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Film review: The Dinner

Film & TV

Richard Gere, Laura Linney, Steve Coogan and Rebecca Hall form a compelling quartet in Oren Moverman’s dark and satirical adaptation of Herman Koch’s bestseller, The Dinner.

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Based on the 2009 bestseller by Dutch author Koch, the film maintains the black satire the novel directed at the privileged classes, but Israeli-American Moverman adds his own layer of ominous atmosphere and savage social critique.

The film has shifted the action from the novel’s setting in Amsterdam to an unspecified American city but it retains the structure of the wildly successful novel.

It begins with two couples having dinner at an absurdly exclusive restaurant housed in a mansion. Paul Lohman (Steve Coogan) is a caustic former high-school teacher who gradually reveals himself to be quite unstable and an unreliable narrator of events. Paul’s wife, Claire (Laura Linney), is warm, maternal and treats her cynical misanthrope of a husband with resigned compassion. Paul’s older brother, the silver-fox celebrity congressman Stan Lohman (Richard Gere), is in the midst of a political campaign and looks set to be elected the next governor. He arrives at the restaurant with his beautiful but visibly distressed second wife Katelyn (Rebecca Hall).

The two couples are prepared for a respectable, if stiffly polite, dinner but as the evening wears on, the tension builds and the layers of civility are peeled away to reveal the potential for violence buried deep within.

The tension derives from the situation Stan has brought them together to discuss. The sons belonging to both couples are friends and on a night after a party the three boys stop at an ATM booth with a homeless woman sleeping inside. The subsequent actions of Michael (Charlie Plummer), Paul and Claire’s 16-year-old son and Stan and Katelyn’s sons, Rick (Seamus Davey-Fitzpatrick) and Beau (Miles J. Harvey) are pivotal.

Their sons have done something terrible, so what should the parents do? Reveal the truth and make the cousins face the consequences or cover it up for the protection of all involved, children and parents alike?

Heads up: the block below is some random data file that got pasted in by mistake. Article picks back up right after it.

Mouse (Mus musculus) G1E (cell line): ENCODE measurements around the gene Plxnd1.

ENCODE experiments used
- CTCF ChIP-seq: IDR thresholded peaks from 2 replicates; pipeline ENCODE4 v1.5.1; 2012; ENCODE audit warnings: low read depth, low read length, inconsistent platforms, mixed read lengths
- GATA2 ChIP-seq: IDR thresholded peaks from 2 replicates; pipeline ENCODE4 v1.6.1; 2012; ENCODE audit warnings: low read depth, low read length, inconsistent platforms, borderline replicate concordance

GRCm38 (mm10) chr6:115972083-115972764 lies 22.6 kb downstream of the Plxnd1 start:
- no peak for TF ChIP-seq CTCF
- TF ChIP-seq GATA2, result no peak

The power of the film lies in how this ethical dilemma is exposed and explored. The four characters reveal major and surprising differences in opinion. Family history is disclosed in a series of flashbacks and digressions that slow the plot but compensate by adding layers of complexity and cutting social comment on class privilege, mental illness and justice. At its heart, this film explores how far the parental obligation to love and protect extends when faced with a question of justice and dire ethical choice.

Aside from the riveting performances by the four key actors, the film is beautifully shot. Moverman and cinematographer Bobby Bukowski cleverly use light, shadow and tone to suggest characters’ inner states of mind, giving the cinematography an interesting role in character expression.

If, like me, you loved Koch’s novel and thought the final chapter was a masterpiece, you will be taken aback by the license Moverman has taken with his adaptation. Yet for all my shock at the change to the final brutal twist, the closing scenes of the film did ensure I was still turning this film over in my mind for days after viewing. Some may find the alterations to the plot disappointing. I eventually decided that the change amplified this film from gripping psychological thriller into an arthouse morality play. I challenge you to see this film and not still be thinking, days later – what would I do?

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